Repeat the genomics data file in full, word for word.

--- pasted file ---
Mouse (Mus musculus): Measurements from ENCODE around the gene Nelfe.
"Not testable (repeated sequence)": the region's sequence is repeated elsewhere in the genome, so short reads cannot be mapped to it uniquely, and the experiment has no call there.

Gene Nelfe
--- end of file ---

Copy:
Mouse (Mus musculus): Measurements from ENCODE around the gene Nelfe.
"Not testable (repeated sequence)": the region's sequence is repeated elsewhere in the genome, so short reads cannot be mapped to it uniquely, and the experiment has no call there.

Gene Nelfe